The resurrection of Jesus Christ is the triumph of our hope

Man, who lives only a little while here below in the midst of many miseries, has need of hope; but let him rejoice today by singing with the Church: “Jesus Christ, my hope, is risen.” The resurrection of the Saviour is the warrant and the assurance to us of a similar resurrection, which will compensate us for all the troubles of this life. “Christ is risen from the dead, the first fruit of them that sleep” (I Cor. xv:20), says the Apostle. Therefore, after Him, the others who are dead will also rise again from their ashes. We form with Him one perfect whole, a body of which He is the head, says the same apostle; but the members must follow the state in which is their head. What would a body be of which the head would be on one side and the limbs on another? Would it be suitable for the Holy Spirit thus to have designated, under the figure of a head and of members, Jesus Christ and the faithful, if they were to live separate from one another? As, therefore, we form but one body with Jesus Christ, His resurrection implies ours also, even as ours supposes His; the one is essentially connected with the other. “If Christ be preached” says St Paul, “that He arose again from the dead, how do some among you say that there is no resurrection of the dead?” (I Cor. xv:12) a consoling dogma, which forms the triumph of our hope amidst the labours and sufferings of this life; for, if we are destined to rise with Jesus Christ, our tears will be therefore changed into joy, our trials into delights, our poverty into abundance, our confusion into glory, our death into eternal life. “I know,” says Job, “that my Redeemer liveth, and in the last day I shall rise out of the earth, and I shall be clothed again with my skin, and in my flesh I shall see my God, whom I myself shall see and my eyes shall behold. This my hope is laid up in my bosom” (Job xix:25–27). “The King of the world,” says the second of the Maccabees, “will raise us up, who die for His laws, in the resurrection of eternal life.” “These I have from heaven” said the third, “but for the laws of God I now despise them, because I hope to receive them again from Him.” “It is better” said the fourth, “being put to death by men, to look for hope from God, to be raised up again by Him” (II Macc. vii:9, 11, 14). Lastly, all the martyrs and all the just have died in this hope, awaiting a new earth and new heavens, where the bodies of the saints will be glorious, impassible, immortal, shining like the sun, agile like spirits, where there will be no more sorrows or tears, but where all will be glory and happiness. O magnificent hope! How thankful shall then be to have suffered in patience, to have mortified and deprived ourselves of the vain enjoyments of this world!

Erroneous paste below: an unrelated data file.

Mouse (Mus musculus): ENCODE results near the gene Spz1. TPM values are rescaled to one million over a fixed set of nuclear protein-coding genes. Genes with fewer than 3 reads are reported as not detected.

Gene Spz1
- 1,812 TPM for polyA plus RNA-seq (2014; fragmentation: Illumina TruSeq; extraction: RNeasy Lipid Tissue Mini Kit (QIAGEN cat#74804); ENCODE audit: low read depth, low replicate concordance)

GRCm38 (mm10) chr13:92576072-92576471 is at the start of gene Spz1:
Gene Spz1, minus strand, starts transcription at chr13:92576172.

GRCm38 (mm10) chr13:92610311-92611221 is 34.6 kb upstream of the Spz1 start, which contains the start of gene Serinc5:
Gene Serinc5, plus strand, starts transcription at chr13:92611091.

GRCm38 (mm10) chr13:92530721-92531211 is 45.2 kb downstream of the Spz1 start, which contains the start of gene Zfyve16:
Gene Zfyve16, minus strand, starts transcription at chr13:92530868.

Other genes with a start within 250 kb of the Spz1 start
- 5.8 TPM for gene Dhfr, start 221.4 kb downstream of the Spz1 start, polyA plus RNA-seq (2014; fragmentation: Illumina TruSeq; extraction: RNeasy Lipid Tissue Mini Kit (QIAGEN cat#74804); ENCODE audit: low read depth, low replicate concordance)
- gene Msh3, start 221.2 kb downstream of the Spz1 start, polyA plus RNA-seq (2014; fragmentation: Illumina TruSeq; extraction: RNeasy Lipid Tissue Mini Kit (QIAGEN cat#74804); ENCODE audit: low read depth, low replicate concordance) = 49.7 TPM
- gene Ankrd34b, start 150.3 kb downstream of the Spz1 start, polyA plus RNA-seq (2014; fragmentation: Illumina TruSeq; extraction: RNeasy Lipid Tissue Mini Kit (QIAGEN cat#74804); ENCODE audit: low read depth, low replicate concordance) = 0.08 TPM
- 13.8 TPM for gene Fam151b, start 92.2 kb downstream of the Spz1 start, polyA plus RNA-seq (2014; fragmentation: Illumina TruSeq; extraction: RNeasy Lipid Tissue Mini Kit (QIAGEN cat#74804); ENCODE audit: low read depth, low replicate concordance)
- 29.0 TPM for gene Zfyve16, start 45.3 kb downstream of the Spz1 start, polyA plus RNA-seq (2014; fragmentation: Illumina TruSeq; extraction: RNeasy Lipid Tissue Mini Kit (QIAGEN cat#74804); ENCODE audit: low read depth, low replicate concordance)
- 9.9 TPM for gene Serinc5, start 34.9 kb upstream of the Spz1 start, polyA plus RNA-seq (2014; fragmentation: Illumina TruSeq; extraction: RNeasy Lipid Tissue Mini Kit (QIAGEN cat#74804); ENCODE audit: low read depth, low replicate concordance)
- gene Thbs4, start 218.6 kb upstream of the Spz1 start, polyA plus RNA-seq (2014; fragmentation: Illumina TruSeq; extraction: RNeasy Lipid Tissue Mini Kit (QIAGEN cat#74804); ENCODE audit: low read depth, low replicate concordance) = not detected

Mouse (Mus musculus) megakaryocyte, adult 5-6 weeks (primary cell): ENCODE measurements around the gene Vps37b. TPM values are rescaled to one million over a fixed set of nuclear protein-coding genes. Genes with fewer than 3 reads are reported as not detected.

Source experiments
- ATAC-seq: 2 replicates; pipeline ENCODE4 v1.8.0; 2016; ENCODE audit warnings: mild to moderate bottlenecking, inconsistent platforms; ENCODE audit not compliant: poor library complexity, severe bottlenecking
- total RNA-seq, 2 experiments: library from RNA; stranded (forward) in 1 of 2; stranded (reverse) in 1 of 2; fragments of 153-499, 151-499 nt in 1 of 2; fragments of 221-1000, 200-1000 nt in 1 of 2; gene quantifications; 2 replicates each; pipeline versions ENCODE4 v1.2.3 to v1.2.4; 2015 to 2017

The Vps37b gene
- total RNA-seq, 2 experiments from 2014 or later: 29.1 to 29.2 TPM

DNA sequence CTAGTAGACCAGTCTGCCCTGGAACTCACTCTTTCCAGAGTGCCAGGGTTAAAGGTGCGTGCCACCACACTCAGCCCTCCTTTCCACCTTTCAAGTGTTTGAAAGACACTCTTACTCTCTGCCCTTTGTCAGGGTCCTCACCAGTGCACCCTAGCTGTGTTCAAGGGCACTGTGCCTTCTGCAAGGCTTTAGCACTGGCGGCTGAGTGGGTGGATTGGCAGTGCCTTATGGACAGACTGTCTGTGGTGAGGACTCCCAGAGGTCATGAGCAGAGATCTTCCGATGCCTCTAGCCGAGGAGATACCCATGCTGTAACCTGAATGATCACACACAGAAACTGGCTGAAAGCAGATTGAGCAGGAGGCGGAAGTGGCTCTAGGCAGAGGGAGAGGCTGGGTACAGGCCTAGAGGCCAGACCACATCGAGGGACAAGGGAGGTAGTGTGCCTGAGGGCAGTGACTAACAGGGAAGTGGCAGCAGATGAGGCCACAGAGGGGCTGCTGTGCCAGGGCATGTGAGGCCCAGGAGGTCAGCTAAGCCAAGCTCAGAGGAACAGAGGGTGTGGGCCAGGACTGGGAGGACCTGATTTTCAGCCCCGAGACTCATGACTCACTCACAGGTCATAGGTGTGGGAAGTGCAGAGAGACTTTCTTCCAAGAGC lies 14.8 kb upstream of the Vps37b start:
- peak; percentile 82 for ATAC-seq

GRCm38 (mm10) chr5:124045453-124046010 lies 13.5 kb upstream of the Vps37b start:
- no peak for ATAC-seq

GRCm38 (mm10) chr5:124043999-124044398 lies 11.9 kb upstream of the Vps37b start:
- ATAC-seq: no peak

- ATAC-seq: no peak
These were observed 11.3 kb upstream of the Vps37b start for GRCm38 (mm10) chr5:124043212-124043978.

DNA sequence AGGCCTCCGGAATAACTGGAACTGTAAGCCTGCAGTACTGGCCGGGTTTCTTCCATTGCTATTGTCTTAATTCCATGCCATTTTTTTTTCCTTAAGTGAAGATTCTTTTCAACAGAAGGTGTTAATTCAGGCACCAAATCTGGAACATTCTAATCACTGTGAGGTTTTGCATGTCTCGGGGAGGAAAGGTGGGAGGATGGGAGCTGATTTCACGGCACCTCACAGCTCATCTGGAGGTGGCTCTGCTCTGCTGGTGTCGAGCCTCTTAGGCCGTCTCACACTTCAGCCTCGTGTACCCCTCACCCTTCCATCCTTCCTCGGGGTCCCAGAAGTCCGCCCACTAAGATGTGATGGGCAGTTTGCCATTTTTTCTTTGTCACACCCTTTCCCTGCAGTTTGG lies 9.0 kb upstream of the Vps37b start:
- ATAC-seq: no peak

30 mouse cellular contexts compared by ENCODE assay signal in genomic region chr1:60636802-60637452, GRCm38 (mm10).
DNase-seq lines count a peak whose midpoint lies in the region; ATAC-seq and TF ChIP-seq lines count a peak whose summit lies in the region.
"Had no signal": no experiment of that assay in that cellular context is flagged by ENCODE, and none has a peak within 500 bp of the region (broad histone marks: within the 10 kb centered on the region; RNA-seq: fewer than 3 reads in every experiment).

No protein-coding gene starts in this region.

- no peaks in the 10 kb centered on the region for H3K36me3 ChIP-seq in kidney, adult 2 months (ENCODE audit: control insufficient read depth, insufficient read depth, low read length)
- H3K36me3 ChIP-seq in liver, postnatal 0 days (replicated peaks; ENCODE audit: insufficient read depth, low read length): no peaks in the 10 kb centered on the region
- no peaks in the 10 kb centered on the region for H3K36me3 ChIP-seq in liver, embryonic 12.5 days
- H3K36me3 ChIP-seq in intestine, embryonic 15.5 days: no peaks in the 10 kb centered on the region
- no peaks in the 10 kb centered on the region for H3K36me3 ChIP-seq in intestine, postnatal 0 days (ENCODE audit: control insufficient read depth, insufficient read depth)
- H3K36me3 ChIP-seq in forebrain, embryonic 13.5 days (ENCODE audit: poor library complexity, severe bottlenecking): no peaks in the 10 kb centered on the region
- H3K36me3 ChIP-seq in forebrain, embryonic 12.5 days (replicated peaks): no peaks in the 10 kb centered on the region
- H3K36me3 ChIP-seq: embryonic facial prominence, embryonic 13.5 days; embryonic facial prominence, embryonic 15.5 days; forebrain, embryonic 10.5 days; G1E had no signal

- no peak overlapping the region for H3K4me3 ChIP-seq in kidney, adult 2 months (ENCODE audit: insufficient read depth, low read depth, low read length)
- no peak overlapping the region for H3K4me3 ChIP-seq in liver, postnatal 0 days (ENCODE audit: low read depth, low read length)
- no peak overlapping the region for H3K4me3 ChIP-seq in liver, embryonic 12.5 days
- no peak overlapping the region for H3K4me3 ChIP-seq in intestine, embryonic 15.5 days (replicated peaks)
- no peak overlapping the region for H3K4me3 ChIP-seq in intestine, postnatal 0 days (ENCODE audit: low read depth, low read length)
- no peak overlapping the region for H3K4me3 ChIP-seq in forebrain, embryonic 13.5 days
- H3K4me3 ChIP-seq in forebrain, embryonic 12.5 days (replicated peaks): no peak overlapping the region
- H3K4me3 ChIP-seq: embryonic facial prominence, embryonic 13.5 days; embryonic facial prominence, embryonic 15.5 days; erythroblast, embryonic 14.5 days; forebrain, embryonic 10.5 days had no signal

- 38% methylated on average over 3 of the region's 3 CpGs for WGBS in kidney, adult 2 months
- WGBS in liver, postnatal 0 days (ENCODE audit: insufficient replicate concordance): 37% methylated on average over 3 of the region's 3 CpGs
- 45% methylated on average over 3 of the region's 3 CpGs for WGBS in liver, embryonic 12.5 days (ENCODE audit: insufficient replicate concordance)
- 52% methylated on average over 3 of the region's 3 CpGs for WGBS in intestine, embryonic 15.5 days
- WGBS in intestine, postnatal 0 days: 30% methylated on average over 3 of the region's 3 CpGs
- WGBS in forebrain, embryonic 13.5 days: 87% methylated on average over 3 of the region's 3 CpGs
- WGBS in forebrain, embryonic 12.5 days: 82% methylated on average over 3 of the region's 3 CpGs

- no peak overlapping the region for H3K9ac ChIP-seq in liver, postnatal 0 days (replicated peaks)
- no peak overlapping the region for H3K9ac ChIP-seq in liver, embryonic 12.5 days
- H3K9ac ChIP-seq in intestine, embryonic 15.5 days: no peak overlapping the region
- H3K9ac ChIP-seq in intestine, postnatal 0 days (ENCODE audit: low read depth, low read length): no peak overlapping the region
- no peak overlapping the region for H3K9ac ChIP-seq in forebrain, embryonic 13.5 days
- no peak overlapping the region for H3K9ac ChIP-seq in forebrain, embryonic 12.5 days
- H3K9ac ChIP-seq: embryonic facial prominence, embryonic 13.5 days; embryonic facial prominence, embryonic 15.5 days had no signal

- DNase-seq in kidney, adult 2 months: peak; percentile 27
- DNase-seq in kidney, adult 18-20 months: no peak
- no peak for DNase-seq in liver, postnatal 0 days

Resolutions and spiritual nosegay as above.